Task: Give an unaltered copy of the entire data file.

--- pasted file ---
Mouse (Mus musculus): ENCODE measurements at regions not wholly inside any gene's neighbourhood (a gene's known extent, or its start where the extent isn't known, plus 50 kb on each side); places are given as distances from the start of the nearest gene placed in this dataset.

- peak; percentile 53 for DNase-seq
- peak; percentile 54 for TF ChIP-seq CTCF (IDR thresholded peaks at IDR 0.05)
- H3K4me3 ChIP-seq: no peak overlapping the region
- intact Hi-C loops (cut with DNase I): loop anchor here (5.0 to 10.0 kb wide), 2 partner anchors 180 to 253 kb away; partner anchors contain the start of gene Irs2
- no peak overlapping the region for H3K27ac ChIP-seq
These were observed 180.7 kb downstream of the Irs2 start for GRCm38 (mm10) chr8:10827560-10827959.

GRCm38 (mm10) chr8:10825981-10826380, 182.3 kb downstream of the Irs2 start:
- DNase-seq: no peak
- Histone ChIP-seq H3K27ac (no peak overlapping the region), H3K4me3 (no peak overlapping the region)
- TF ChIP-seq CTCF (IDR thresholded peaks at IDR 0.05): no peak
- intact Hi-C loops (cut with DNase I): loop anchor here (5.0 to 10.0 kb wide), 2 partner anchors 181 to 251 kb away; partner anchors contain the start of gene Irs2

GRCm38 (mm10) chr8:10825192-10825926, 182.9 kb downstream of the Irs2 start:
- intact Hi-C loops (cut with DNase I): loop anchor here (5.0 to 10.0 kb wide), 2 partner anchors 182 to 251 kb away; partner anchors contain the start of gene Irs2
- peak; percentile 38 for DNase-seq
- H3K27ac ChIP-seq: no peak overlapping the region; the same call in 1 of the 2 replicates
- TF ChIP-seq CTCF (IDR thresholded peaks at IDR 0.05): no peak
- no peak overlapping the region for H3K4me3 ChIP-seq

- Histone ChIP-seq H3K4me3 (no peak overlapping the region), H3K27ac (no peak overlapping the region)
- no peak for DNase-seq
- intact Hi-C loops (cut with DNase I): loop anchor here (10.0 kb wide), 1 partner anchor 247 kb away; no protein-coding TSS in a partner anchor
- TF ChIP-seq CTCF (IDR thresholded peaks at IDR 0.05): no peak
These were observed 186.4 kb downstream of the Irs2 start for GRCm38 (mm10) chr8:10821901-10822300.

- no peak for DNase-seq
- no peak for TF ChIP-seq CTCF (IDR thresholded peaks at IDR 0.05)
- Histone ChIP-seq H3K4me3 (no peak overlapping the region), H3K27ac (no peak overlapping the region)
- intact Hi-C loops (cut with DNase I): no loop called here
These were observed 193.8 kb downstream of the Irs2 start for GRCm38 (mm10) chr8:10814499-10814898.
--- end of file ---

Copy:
Mouse (Mus musculus): ENCODE measurements at regions not wholly inside any gene's neighbourhood (a gene's known extent, or its start where the extent isn't known, plus 50 kb on each side); places are given as distances from the start of the nearest gene placed in this dataset.

- peak; percentile 53 for DNase-seq
- peak; percentile 54 for TF ChIP-seq CTCF (IDR thresholded peaks at IDR 0.05)
- H3K4me3 ChIP-seq: no peak overlapping the region
- intact Hi-C loops (cut with DNase I): loop anchor here (5.0 to 10.0 kb wide), 2 partner anchors 180 to 253 kb away; partner anchors contain the start of gene Irs2
- no peak overlapping the region for H3K27ac ChIP-seq
These were observed 180.7 kb downstream of the Irs2 start for GRCm38 (mm10) chr8:10827560-10827959.

GRCm38 (mm10) chr8:10825981-10826380, 182.3 kb downstream of the Irs2 start:
- DNase-seq: no peak
- Histone ChIP-seq H3K27ac (no peak overlapping the region), H3K4me3 (no peak overlapping the region)
- TF ChIP-seq CTCF (IDR thresholded peaks at IDR 0.05): no peak
- intact Hi-C loops (cut with DNase I): loop anchor here (5.0 to 10.0 kb wide), 2 partner anchors 181 to 251 kb away; partner anchors contain the start of gene Irs2

GRCm38 (mm10) chr8:10825192-10825926, 182.9 kb downstream of the Irs2 start:
- intact Hi-C loops (cut with DNase I): loop anchor here (5.0 to 10.0 kb wide), 2 partner anchors 182 to 251 kb away; partner anchors contain the start of gene Irs2
- peak; percentile 38 for DNase-seq
- H3K27ac ChIP-seq: no peak overlapping the region; the same call in 1 of the 2 replicates
- TF ChIP-seq CTCF (IDR thresholded peaks at IDR 0.05): no peak
- no peak overlapping the region for H3K4me3 ChIP-seq

- Histone ChIP-seq H3K4me3 (no peak overlapping the region), H3K27ac (no peak overlapping the region)
- no peak for DNase-seq
- intact Hi-C loops (cut with DNase I): loop anchor here (10.0 kb wide), 1 partner anchor 247 kb away; no protein-coding TSS in a partner anchor
- TF ChIP-seq CTCF (IDR thresholded peaks at IDR 0.05): no peak
These were observed 186.4 kb downstream of the Irs2 start for GRCm38 (mm10) chr8:10821901-10822300.

- no peak for DNase-seq
- no peak for TF ChIP-seq CTCF (IDR thresholded peaks at IDR 0.05)
- Histone ChIP-seq H3K4me3 (no peak overlapping the region), H3K27ac (no peak overlapping the region)
- intact Hi-C loops (cut with DNase I): no loop called here
These were observed 193.8 kb downstream of the Irs2 start for GRCm38 (mm10) chr8:10814499-10814898.